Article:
We watch for tornadoes every day. We watch the movies Twister and Into the Storm and talk about tornadoes. Since we live in the mountains, there are no tornadoes here, but the weather channel keeps us aware of the things going on in the rest of the country. It helps him to pass the time and keep his focus off the new thing coming.
7. Stack as many highly preferred things into his school day as possible.
It will vary with each kid, but for us, my son loves Subway sandwiches. So I got him one for his lunch, along with his favorite drink. He wore his favorite shirt and I made sure he was dressed comfortably.
We scheduled a car wash for after school and made sure he knew that was the plan. I would pick him up and we would go get a car wash. Those things buffered the worry of school and made the day into something to really look forward to.
8. Keep reminding him about the good things coming.
My son has been really excited to make some good friends who “get” him. The new school we are going to is just for kids on the Autism spectrum. So, when he is bored or moping around that he doesn’t have anything to do, I remind him that this new school will open doors to the friends he has wanted. I hope that in pointing that out to him often, he will be able to keep the big picture in mind as he makes this big change in his life.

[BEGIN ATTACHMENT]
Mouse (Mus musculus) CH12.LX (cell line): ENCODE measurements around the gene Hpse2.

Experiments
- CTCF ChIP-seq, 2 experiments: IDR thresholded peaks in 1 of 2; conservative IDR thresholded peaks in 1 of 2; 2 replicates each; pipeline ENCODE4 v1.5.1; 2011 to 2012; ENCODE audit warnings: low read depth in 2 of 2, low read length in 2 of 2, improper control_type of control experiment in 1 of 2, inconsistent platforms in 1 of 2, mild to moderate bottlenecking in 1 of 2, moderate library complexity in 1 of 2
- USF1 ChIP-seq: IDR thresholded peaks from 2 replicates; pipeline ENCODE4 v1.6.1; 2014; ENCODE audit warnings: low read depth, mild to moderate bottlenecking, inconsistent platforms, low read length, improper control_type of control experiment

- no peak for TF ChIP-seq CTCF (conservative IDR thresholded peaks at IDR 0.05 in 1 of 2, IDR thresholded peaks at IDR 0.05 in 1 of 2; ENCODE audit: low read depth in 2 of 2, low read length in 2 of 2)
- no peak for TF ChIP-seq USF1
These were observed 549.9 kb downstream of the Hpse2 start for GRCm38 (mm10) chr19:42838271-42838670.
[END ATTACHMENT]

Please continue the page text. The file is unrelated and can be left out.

9. Give him a way to reach you.
And finally, once the new school starts, I help his anxiety by staying close enough that I can be there quickly if his teacher or aid calls me. That first day I sat for an hour in a café about five minutes from his new school. It was important to give him independence and keep tabs on him at the same time so that he wouldn’t worry so badly.
Keep trying. It’s worth it.
These new experiences are so important for our kid’s growth and development. But helping him transition is hard sometimes. Both the teacher and the aid have cell phones and my number, so I am confident he will be able to reach me if he needs me. His old school would not let him reach out when he needed to, and that was a huge stress for both of us. He soon started resisting going to school, thus the change.
Fast forward two weeks and his new school is going really well. My son loves going. I know that the school is responsible for his continued happiness and how he is thriving. I had so much anxiety leading up to this transition and I am so grateful that things have gone well. It is an answer to many prayers. I hope some of these tips will help you with any transition you and your child need to make.
This article was previously published on Abby’s page at Patheos.com
Abby is capable and caring. She is learning more about Autism and parenthood every day. Having completed training to be an RBT (Registered Behavior Technician) for ABA therapy she is beginning to understand her son. And even though she is the first to admit she makes a lot of mistakes, she is so grateful to be on this journey. She comes from a family with many autistic members. She invites us to join her, as she shares her adventures. She wishes to emphasize that Autism is a difference not a defect. If you or a family member have autism, Abby wants you to know that the challenges can be overcome, and there are blessings in autism. You or your loved one are not sick or broken. Together we will teach the world this new language.